Global Development Marketplace 2008 kicked off this morning with a warm welcome by Katherine Sierra, Vice President of Sustainable Development at the World Bank, to the 100 finalists representing 42 countries and event visitors.
Agriculture and Rural Development
Shree Krishna Updadhyay, Executive Chairman of the finalist Support Activities for Poor Producers of Nepal (SAPPOS-Nepal), and his colleague Govind Koirala appear to have logged the longest travel times to DM2008.
Monique Barbut, CEO and Chairwoman of the Global Environment Facility -- the largest funder of projects to improve the global environment and one of the funders of Development Markektplace 2008 -- talked about GEF's role in the grant competition.
Q. GEF deals with multimillion-dollar programs. DM2008's projects are in the $200,000 or less range. Why are they important to GEF?
|For European firms producing relatively sophisticated, high-tech machinery, China’s domestic market is their main target for the long run.|
Less-developed countries need many things – but, in most cases, nothing greater or more urgent than productive agriculture. Most of the world’s poorest people -- the 2.6 billion who try to survive on less than $2 a day – are family farmers whose small plots are unproductive and generally cut off from growing export markets. If these families could make the leap from subsistence to market-driven farming, world poverty would decline exponentially. It’s a big "if."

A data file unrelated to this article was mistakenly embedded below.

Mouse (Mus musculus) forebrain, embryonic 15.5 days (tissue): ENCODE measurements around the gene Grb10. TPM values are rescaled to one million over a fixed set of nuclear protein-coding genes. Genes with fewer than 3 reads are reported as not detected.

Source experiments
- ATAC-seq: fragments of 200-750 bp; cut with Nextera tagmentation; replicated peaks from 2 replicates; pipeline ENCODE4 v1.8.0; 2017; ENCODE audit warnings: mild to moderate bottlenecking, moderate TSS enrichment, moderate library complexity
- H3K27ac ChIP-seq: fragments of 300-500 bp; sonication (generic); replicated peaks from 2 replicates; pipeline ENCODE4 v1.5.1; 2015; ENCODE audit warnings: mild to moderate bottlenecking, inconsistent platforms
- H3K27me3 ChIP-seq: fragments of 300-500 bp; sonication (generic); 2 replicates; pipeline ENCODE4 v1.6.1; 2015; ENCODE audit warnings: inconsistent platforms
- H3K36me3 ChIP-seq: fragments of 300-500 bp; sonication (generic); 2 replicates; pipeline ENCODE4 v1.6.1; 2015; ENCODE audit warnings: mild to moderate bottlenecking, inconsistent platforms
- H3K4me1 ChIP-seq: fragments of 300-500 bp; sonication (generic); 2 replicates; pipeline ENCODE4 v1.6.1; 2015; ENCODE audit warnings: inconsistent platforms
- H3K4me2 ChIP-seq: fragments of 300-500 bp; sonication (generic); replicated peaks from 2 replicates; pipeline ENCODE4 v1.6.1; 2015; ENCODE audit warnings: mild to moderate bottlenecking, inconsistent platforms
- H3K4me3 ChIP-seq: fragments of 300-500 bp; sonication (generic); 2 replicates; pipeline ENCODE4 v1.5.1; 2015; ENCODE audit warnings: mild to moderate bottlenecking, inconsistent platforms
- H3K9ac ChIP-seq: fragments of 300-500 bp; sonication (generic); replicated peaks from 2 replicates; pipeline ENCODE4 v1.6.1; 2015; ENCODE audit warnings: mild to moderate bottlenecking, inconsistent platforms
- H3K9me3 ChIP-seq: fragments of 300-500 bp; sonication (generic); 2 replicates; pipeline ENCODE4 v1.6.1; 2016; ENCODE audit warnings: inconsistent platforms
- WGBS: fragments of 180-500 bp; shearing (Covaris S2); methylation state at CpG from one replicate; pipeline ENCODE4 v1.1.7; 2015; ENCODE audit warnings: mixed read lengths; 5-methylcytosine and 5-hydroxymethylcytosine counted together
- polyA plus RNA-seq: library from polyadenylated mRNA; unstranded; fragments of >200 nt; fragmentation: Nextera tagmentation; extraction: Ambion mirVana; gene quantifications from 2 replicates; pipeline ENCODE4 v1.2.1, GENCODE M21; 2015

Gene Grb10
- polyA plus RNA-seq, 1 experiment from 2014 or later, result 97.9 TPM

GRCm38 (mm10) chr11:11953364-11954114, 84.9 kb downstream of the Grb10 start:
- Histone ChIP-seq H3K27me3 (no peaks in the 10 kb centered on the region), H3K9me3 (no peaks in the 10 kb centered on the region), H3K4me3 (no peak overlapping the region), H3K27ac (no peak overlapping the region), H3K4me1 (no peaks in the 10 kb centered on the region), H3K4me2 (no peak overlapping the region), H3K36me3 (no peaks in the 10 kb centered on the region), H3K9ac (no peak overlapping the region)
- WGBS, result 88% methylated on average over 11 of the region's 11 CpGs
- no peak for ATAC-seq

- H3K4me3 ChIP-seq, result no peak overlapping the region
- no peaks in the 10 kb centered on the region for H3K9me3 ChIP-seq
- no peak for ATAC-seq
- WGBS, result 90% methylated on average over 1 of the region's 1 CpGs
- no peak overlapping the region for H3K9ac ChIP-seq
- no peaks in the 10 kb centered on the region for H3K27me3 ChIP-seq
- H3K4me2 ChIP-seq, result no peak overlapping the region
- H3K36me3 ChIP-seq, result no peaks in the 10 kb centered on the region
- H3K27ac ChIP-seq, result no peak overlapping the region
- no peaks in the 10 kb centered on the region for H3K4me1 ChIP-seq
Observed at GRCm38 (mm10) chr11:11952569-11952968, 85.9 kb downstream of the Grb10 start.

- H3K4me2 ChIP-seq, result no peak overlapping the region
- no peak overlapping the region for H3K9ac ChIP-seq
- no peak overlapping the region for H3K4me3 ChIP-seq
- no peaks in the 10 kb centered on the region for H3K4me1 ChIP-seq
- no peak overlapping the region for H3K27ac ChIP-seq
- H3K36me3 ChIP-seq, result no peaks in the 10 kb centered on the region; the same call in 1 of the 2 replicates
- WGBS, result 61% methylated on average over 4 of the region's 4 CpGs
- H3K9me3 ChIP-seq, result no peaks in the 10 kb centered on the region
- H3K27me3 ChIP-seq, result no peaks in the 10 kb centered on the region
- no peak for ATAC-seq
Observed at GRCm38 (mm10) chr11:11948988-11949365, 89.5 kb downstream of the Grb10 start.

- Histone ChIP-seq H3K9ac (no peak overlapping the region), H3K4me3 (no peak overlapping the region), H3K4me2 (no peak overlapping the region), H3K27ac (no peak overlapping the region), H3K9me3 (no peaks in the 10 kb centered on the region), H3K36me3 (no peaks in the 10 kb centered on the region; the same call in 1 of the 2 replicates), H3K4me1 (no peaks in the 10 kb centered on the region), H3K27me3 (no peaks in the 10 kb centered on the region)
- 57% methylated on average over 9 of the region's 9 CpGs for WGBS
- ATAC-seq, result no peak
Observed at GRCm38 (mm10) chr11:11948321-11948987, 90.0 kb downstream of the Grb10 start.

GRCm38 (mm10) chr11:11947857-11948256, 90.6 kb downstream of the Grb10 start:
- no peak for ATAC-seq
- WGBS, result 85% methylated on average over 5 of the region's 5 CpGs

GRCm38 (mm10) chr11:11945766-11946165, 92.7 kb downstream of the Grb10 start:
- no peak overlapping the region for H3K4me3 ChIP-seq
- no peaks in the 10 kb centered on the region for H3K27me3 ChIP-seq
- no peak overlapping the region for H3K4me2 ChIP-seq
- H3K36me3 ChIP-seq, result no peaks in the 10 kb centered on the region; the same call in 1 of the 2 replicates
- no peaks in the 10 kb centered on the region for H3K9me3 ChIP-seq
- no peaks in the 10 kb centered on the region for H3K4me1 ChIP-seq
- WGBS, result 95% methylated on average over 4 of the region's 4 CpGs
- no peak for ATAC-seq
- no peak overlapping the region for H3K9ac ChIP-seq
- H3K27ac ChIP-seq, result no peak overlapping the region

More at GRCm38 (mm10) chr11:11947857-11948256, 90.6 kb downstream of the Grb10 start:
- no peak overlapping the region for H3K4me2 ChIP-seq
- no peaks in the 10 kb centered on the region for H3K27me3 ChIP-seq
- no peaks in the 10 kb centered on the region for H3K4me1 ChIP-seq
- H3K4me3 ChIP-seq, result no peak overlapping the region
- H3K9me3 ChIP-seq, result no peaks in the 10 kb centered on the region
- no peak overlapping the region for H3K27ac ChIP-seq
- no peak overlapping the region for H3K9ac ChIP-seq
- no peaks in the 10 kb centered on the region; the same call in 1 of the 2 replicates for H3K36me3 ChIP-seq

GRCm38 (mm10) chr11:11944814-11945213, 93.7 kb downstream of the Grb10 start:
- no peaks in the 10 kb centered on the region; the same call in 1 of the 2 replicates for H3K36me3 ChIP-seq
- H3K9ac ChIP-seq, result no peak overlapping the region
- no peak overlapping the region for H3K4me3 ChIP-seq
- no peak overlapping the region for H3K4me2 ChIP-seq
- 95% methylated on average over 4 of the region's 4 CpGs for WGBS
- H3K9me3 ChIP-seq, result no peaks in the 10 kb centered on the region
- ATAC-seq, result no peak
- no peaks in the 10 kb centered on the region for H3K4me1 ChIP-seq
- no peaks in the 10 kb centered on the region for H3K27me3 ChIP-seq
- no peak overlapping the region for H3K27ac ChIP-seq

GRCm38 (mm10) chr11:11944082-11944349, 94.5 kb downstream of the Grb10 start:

I am really looking forward to the conclusion of the Development Market Place in September. I enjoyed working with World Bank Group (WBG) and external colleagues judging in a previous round and the opportunity to interact personally with the finalists excites me.
The 2008 Development Marketplace (DM) global competition on Sustainable Agriculture
received 1,768 proposals from around the world addressing three key issues: linking small-scale farmers to markets, improving land access and tenure for the poor,
|Workers scale one of the skyscrapers under construction in Cambodia.|
But, for all this, this connection more and more misses a key fact: over the last couple of years, Cambodia has achieved a relative peace that has enabled dramatic social and economic change.
After seven years of fitful trade negotiations, the WTO’s Doha Round has collapsed, and the post mortems have already hit the newsstands. Writing in the International Herald Tribune, Keith Bradsher points to a new alliance between China and India, both pushing for so-called “safeguard” rules for agriculture, translating into uncapped tarif
I'm getting a lot of satisfaction lately from this blog, and here is the very last example: in response to a rather light posting simply calling attention to an ingenious awareness campaign, I received this comment from reader S.Y.